The average office worker spends 28 percent of the workweek managing email. One reason for this insane time suck: Lots of people are using email incorrectly.
That's according to Dmitri Leonov, VP of growth at SaneBox, a five-year-old email filtering service that helps users get to "inbox zero," meaning it stashes away all the nonsense clogging your inbox, making it easier to focus on only the messages that actually need your attention.
Here's what he says lots of people are doing wrong when it comes to email.
1. Not Using Filters
SaneBox, Gmail Priority Inbox and ZeroMail are just a few of the many tools available that figure out which messages are important and which ones aren't. Essentially, they move things like newsletters, notifications from social media, and marketing messages out of your inbox into separate folders you can peruse at your leisure. – Inc Magazine
2. Looking at the Same Emails Time After Time
Not every message is actionable right now. If you can't process a message for two weeks, get it out of your field of vision until you can. SaneBox has a snooze function that will remove a message from your inbox until a later time. – Inc Magazine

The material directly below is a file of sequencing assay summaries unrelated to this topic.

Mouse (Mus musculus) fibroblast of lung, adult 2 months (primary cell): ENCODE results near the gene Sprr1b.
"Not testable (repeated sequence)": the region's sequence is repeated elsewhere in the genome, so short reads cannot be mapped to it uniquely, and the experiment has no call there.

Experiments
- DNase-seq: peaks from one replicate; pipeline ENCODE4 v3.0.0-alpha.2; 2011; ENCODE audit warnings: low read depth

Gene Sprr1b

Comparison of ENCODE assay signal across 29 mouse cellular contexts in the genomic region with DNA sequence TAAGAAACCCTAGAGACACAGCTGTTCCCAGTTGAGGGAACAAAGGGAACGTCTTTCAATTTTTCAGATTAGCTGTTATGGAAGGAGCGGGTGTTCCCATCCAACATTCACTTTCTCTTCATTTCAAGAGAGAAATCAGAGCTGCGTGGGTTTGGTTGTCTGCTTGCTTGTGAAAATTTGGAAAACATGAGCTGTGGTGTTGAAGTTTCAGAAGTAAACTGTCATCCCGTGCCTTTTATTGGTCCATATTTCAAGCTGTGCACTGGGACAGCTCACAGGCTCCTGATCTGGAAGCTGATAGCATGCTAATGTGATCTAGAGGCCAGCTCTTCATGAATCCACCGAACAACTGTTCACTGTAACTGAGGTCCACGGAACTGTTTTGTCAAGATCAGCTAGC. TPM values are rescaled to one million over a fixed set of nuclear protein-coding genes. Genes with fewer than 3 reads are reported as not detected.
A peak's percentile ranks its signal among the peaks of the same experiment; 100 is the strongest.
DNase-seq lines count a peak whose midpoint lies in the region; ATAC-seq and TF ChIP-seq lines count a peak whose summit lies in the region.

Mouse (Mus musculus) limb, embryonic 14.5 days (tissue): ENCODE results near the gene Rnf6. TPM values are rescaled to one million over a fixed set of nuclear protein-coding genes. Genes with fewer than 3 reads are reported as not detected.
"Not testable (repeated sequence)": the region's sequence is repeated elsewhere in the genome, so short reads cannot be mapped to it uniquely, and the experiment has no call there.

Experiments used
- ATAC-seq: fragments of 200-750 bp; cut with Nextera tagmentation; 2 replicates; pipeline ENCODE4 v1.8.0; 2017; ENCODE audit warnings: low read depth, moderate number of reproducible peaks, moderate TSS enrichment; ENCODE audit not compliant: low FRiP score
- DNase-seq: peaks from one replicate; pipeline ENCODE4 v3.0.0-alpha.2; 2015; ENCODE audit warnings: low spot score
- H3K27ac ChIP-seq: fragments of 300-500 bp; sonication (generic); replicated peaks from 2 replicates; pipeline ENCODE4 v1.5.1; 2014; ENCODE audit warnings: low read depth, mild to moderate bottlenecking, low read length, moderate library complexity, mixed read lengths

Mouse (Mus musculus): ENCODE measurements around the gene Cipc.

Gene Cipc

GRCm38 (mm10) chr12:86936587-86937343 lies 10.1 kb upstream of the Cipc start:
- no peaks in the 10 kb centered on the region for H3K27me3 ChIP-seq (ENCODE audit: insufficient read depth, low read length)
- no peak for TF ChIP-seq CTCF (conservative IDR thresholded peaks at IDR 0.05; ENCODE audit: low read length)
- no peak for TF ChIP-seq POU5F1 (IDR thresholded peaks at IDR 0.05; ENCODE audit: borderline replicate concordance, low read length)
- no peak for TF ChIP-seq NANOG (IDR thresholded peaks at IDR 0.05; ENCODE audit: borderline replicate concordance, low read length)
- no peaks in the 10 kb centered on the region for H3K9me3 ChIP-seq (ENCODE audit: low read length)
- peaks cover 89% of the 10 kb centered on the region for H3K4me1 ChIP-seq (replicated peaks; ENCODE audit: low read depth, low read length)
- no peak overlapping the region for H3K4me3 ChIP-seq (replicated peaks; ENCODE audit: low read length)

3. Unnecessary Emailing
Can you use another communication medium, such as a company collaboration tool? Will a phone call suffice? What about an in-person conversation? "The practice we adopted at SaneBox is if you need an answer right away, use chat," he says. "If it's an open-ended question or could turn into a lot of back and forth, it's better to just pick up the phone and talk it out." – Inc Magazine
4. Including Images In Your Signatures
Graphics behave as attachments and suck up bandwidth unnecessarily. Even seemingly innocuous company logos are bad form. "There's just no need for [it]," he says. – Inc Magazine
5. Using the Inbox as an Archive
Leaving every single message in your inbox is terrible for your focus and productivity. Ideally, your inbox is clean and every message--once dealt with--is filed into a folder, deleted or archived. In fact, Leonov says you should treat your email inbox the same as you do your physical snail mail box. "Leaving messages in your email inbox is the equivalent of taking envelopes out, reading them and then stuffing them back into your [physical] mailbox. It just doesn't work," he says. "The inbox is really meant for stuff that you have not processed." And don't worry--anything you archive or file will still be findable if you search for it later." –Inc Magazine